After finishing 0-10 in their late-fall and winter break stretch, Men's Hockey stands at 2-14 and seeking a momentum surge as the season wears on.

Jonas Powell, Assistant Photo Editor

The men’s hockey team continues to experience growing pains as they learn on the fly this season. They struggled in their contests at the end of the fall semester and over winter break, finishing 0-10 in that stretch, putting them at 2-14 overall and 0-9 in the conference since winning their opening tilt against Tufts.

In 6 of the 10 games, the Cardinals stayed close, losing by one or two goals, including one overtime defeat.

“Most of our games, especially from the time we returned from winter break, have been hard-fought and competitive,” wrote Robby Harbison ’17 in an email to The Argus. “Our biggest challenge this year is stringing together a full, 60-minute game. For one period at a time or two periods at a time, we will dominate our opponent and determine the pace of the game, and those are the moments in which we, as a group, see our full potential. Our challenge is maintaining that intensity and focus, with a short bench, to finish the game on top.”

Wes started the unfortunate losing streak against Hobart College, falling in a 4-1 decision. Cole Morrissette ’17 scored the lone tally for the Cardinals, evening the game at one midway through the middle period. The Statesmen had the last laugh, however, lighting the lamp twice more in the second period and another in the third. The Cardinals were outshot 43-24, although netminder Dawson Sprigings ’17 stopped 39 of 43 shots that came his direction.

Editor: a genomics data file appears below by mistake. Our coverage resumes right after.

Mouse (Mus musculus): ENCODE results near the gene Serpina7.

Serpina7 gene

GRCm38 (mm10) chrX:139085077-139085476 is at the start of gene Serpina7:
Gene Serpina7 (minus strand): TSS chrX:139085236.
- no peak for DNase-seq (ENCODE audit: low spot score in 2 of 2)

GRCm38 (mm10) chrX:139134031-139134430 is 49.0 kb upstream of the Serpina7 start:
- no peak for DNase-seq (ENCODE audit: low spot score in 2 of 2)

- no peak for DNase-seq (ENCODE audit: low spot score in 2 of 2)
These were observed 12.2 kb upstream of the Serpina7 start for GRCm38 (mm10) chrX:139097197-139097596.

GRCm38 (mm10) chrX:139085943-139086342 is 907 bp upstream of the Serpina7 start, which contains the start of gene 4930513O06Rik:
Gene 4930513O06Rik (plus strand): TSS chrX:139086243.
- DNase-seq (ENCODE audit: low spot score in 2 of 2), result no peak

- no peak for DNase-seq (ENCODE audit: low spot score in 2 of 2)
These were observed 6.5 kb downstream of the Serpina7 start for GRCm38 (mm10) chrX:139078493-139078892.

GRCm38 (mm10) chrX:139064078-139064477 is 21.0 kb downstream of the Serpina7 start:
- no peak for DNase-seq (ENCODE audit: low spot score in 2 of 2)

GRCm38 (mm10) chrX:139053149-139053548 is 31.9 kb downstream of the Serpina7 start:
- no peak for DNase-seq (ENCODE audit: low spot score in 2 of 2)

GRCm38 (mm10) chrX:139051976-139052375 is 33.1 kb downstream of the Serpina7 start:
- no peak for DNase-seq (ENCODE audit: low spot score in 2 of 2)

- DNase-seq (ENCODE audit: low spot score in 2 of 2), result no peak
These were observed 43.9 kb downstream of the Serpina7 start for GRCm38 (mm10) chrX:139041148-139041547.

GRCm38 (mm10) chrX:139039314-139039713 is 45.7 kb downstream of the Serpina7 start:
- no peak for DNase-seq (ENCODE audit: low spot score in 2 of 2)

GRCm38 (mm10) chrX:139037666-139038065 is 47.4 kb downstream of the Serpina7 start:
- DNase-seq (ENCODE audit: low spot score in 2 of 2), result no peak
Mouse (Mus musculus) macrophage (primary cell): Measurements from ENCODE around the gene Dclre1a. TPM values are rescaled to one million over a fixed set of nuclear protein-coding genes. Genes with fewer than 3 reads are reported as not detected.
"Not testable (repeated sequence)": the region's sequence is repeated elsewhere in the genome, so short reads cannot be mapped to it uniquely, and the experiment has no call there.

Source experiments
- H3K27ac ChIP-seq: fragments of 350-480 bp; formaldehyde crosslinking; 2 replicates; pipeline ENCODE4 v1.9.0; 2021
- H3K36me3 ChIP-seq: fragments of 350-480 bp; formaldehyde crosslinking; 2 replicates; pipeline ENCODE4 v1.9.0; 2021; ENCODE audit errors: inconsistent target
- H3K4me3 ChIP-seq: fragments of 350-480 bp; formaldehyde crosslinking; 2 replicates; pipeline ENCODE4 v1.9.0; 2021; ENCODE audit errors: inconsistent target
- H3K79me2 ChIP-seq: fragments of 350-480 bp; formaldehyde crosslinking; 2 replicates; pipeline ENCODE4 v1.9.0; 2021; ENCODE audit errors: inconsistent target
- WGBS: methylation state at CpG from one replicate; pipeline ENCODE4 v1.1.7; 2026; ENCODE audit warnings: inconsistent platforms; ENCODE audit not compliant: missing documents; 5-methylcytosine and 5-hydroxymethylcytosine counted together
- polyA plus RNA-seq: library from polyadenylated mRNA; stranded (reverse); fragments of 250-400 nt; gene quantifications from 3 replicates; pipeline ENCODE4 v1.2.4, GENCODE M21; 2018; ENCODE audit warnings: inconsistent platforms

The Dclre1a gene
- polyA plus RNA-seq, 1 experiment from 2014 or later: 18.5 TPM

The Cards faced Elmira College the next day in what would become a wild shootout. The Cards lost to the Soaring Eagles 7-6, skating from behind most of the game, as the only lead they held was at 1-0. The Cardinals penalty-killing unit got picked apart, allowing three goals on four opportunities. Despite the loss, Wes outshot Elmira 51-26 and James Kline ’17 beat the opposing goaltender twice. Terence Durkin ’16 added two assists and the other scores came from Elliott Vorel ’17, Jordan Jancze ’18, Jaren Taenaka ’16, and Morrissette.

After the semester concluded, the team played two games at the Salem State Tournament against Wentworth Institute of Technology and Suffolk University. Against WIT, the Cardinals lost 4-3, but a good performance came from Dylan Holze ’18, who had a goal and an assist. Jancze and Alternate Captain Jay Matthews ’16 also added scores. The Birds held two leads throughout the contest, but after allowing a fourth goal with just 15 minutes remaining, they could not recover.

In the consolation match against Suffolk, the Cards lost again, 5-2. Cam McCusker ’18 gave the Cardinals an early lead just over two minutes into the game, but then Suffolk scored five unanswered goals, including three in the second period. Captain James Albrecht ’15 would help the Cardinals on the scoreboard, finding the back of net late in third period to cut the deficit to three.

Wesleyan then returned home and headed into its conference games, starting with Little Three rival Williams. The Ephs jumped out to a two-goal lead after one period, but the Cardinals responded when Holze cut the lead in half off an assist from Kline. Wes could not muster up any more offense after the goal, allowing another score in the third period for a 3-1 verdict. Williams outshot the home team 39-26.

Middlebury was the next roadblock in the Cardinals path, with the Birds desperately needing a win. Wes started strong with McCusker opening up the scoring off assists from Alex Carlacci ’16 and Jancze, and Alternate Captain Eric Casey ’16 doubling the lead off passes from Captain Connor Ryan ’15 and Jancze. The Panthers retaliated, scoring twice in the final period, including one off of a power play. Middlebury made three goals in a row to take the win, beating Sprigings with 4:36 elapsed in the extra frame.

Next, traveling to Maine would prove to be a challenge for the Cardinals, first losing 5-2 to Colby. The Cardinals took a first period lead on a goal from Kline, and after allowing two scores, Carlacci’s power play tally tied it back up at two. The Mules went on to score three straight goals, including an empty-netter with eight seconds left.